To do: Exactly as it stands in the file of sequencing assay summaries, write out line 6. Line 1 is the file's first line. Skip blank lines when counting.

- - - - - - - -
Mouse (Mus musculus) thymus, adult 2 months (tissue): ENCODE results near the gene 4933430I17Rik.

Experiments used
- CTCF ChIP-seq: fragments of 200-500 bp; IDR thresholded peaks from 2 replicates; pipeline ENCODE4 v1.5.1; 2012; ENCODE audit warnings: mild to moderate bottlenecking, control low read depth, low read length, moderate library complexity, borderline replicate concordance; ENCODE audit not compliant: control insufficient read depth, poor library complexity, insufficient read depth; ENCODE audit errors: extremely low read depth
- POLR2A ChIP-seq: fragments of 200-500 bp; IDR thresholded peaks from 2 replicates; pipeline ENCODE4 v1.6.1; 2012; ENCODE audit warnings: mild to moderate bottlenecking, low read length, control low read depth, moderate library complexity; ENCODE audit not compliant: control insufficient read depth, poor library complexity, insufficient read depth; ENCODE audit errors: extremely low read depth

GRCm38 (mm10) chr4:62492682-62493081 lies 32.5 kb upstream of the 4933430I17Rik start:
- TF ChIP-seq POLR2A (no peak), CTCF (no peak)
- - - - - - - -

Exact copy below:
- TF ChIP-seq POLR2A (no peak), CTCF (no peak)